Copyright-focused law firm ACS:Law became a staple in headlines for the better part of a year, but not for any altruistic endeavor or exemplary business performance. Quite the opposite, actually. And despite the fact ACS: Law is effectively dead, it continues to make news.
The firm’s former leader Andrew Crossley was ordered today by the UK’s Information Commissioner’s Office to pay a small fine – £1,000 – for the massive September 2010 data breach (courtesy of Anonymous) that leaked ACS:Law’s entire email archive online for all to see.
What’s surprising is that the amount is a drop in the bucket compared to what Crossley was originally on the hook for.
A statement by ICO chief Christopher Graham disclosed the original price attached to Crossley’s role in the data leak: £200,000.
Graham explained the decision to cut the fine in a press release (.pdf):
As Mr. Crossley was a sole trader it falls on the individual to pay the fine. Were it not for the fact that ACS Law has ceased trading so that Mr. Crossley now has limited means, a monetary penalty of £200,000 would have been imposed, given the severity of the breach. Penalties are a tool for achieving compliance with the law and, as set out in our criteria, we take people’s circumstances and their ability to pay into account.
ICO, which investigates internet-based security complaints and promotes public data privacy, was understandably invested in the case against Crossley.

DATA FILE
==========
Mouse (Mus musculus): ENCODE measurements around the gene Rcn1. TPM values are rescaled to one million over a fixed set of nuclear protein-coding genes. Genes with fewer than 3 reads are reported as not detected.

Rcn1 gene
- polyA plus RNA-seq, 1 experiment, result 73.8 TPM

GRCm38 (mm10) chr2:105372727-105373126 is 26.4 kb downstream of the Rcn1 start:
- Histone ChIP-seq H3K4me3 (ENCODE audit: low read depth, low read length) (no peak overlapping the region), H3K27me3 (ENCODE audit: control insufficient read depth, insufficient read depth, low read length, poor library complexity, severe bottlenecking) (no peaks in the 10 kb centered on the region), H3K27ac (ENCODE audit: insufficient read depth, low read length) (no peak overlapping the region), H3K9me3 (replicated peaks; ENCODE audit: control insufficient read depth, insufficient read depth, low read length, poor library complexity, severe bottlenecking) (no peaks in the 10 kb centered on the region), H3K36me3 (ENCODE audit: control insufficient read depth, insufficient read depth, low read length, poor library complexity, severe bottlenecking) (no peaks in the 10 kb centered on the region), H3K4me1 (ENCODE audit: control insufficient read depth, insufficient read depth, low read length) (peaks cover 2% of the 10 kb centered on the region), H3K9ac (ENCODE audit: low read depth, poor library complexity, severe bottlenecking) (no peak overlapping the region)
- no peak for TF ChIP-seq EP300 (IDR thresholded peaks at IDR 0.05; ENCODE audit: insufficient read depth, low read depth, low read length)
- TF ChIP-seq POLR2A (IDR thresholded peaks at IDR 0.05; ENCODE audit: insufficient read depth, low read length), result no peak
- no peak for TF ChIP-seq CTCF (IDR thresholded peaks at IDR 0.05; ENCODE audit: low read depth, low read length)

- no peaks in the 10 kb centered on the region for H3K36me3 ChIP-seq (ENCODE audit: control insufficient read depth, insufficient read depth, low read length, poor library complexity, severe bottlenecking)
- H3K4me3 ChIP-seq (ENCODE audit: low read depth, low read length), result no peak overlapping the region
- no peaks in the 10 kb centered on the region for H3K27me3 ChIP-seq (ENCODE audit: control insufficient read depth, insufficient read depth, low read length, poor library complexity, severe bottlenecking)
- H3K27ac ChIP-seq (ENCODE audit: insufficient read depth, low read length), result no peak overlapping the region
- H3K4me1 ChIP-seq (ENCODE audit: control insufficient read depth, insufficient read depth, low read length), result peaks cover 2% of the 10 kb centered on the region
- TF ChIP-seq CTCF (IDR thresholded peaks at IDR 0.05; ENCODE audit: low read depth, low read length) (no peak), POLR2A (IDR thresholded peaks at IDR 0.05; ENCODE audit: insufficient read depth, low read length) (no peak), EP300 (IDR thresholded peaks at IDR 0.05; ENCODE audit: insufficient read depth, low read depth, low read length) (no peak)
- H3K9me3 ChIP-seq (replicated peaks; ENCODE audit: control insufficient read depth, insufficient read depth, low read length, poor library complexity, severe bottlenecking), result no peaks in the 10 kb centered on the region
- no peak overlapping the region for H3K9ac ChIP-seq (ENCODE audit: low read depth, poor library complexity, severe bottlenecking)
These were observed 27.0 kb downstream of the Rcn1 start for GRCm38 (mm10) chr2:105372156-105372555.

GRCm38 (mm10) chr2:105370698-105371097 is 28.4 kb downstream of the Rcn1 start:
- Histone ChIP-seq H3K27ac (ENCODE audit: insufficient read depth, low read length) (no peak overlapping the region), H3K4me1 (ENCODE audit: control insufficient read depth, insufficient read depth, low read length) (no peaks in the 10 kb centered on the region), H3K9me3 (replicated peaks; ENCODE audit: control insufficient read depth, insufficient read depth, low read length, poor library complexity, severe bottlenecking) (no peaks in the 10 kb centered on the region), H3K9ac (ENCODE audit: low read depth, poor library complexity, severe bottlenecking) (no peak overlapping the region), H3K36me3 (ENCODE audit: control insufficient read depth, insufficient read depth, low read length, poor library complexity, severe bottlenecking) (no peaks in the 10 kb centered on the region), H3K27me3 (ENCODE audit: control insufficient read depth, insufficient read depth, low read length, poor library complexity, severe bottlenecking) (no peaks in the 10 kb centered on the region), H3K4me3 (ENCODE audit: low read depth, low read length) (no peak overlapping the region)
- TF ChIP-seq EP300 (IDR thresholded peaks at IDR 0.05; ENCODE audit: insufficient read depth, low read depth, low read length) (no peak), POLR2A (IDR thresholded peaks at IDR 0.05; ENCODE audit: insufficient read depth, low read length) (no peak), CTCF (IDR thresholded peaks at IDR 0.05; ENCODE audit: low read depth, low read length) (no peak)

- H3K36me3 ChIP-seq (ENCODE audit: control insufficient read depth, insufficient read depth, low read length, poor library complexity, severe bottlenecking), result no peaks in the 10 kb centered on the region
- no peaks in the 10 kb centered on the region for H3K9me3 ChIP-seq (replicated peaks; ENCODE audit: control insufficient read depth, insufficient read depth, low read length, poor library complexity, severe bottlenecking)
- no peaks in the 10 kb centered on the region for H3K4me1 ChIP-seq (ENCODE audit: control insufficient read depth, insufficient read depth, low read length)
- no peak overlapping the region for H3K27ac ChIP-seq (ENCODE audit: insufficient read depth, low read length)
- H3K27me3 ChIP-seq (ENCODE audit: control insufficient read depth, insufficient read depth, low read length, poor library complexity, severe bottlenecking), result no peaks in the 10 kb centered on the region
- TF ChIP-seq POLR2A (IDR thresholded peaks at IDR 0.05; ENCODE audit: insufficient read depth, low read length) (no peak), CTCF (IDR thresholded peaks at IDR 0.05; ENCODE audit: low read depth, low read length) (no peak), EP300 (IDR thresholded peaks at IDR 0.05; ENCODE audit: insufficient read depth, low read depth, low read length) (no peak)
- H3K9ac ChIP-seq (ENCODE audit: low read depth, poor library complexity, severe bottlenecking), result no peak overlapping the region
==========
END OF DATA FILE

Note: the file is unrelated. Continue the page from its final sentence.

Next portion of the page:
Graham criticized the firm’s security, or lack thereof. “The security measures ACS Law had in place were barely fit for purpose in a person’s home environment, let alone a business handling such sensitive details,” he said.
ICO also found that Crossley “did not seek professional advice when setting up and developing the IT system which did not include basic elements such as a firewall and access control.” Furthermore, the investigation found that Crossley “received no assurances from the web-host that information would be kept secure.”
In light of these details, some have questioned if such a drastic fine slashing was necessary.
TorrentFreak claims it has access to 2010 documents wherein Crossley tells a court that he owns a £750,000 home and collected upwards of £1.5 million from frivolous and/or faulty settlement letters.
The UK-based ACS:Law formerly drew legal flak for questionable copyright protection methods undertaken for companies such as Media Cat, which included sending legal notices to accused pirates requesting that they pay up to avoid prosecution. As it turned out, some of those alleged copyright thieves were innocent.
ACS: Law shut down in February.